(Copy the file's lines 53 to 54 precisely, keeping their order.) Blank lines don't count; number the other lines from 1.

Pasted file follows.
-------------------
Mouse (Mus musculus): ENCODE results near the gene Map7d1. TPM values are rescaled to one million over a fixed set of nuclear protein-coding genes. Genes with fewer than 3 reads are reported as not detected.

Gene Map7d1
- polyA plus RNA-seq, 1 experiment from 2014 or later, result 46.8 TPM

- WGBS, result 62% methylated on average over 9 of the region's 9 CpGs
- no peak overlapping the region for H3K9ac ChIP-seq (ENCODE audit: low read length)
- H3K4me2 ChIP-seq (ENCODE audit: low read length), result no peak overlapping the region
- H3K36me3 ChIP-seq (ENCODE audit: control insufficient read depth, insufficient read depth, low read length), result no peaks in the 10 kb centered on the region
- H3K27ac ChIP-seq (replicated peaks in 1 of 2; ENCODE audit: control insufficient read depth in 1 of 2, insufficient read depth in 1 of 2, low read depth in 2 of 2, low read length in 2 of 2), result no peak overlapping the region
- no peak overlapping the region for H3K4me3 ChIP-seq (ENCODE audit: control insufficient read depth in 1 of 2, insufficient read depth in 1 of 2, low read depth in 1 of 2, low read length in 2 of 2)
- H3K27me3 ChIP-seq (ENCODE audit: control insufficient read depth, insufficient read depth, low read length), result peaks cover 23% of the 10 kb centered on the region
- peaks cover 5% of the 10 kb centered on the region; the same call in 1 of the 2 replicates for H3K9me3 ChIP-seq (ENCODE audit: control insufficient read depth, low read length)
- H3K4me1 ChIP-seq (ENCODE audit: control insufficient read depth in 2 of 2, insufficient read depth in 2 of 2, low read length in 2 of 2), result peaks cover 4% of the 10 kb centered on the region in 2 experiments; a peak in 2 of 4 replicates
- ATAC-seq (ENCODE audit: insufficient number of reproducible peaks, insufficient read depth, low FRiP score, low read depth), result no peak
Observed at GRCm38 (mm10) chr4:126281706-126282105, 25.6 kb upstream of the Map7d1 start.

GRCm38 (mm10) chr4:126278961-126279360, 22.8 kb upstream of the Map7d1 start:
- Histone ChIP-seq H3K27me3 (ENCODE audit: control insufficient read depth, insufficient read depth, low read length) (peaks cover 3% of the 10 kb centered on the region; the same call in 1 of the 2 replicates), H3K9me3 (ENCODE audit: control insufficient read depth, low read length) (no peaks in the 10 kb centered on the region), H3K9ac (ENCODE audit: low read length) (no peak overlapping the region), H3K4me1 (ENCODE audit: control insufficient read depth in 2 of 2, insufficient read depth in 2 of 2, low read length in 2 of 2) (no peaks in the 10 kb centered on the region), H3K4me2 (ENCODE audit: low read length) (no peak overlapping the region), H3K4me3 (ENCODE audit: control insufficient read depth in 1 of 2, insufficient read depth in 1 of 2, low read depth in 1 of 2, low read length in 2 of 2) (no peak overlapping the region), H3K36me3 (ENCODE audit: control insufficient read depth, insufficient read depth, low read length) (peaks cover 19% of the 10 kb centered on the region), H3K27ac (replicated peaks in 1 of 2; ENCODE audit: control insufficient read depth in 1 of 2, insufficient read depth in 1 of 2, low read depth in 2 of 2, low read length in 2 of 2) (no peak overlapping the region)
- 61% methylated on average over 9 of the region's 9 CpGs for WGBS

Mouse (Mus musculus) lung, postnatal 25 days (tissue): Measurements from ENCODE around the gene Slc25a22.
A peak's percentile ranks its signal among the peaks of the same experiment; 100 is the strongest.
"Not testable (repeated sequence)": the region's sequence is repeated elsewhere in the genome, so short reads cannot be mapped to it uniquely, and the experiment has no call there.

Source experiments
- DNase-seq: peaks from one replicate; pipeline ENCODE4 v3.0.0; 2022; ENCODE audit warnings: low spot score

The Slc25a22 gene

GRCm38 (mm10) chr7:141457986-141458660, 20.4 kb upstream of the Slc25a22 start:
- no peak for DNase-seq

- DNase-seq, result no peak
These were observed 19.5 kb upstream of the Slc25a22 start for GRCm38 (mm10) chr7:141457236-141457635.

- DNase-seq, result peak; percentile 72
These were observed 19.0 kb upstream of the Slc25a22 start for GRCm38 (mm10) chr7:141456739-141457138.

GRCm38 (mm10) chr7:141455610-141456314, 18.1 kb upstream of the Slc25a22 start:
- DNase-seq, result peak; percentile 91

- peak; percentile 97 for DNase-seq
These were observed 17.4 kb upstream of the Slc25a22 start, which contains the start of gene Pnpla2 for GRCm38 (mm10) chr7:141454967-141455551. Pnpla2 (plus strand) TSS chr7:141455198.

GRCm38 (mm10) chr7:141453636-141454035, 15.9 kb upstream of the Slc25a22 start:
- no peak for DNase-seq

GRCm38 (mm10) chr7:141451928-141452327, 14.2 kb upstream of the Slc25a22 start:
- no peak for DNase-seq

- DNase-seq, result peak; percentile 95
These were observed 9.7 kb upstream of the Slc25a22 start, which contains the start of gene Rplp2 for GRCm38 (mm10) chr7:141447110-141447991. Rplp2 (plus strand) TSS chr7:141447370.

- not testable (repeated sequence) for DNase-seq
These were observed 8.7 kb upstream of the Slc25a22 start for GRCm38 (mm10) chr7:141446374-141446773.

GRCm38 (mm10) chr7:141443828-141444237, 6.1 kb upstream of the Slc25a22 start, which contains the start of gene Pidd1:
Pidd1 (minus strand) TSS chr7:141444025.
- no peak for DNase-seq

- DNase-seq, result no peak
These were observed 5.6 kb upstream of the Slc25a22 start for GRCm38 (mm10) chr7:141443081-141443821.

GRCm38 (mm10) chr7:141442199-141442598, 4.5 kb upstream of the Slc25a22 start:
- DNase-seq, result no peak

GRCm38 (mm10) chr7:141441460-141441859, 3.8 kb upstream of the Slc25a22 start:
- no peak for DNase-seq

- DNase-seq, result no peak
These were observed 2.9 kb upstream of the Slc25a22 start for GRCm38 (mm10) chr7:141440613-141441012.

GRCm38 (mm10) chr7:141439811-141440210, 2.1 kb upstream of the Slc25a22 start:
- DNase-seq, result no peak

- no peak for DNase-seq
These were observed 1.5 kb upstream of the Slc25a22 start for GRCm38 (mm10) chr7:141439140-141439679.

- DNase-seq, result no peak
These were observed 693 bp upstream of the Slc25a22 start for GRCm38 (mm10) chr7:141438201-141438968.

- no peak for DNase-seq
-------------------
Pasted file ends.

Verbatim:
GRCm38 (mm10) chr7:141439811-141440210, 2.1 kb upstream of the Slc25a22 start:
- DNase-seq, result no peak